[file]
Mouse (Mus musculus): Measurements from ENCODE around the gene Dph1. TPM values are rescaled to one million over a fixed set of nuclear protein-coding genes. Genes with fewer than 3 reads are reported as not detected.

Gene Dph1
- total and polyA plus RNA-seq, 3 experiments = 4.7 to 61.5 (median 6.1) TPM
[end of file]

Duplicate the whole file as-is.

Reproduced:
Mouse (Mus musculus): Measurements from ENCODE around the gene Dph1. TPM values are rescaled to one million over a fixed set of nuclear protein-coding genes. Genes with fewer than 3 reads are reported as not detected.

Gene Dph1
- total and polyA plus RNA-seq, 3 experiments = 4.7 to 61.5 (median 6.1) TPM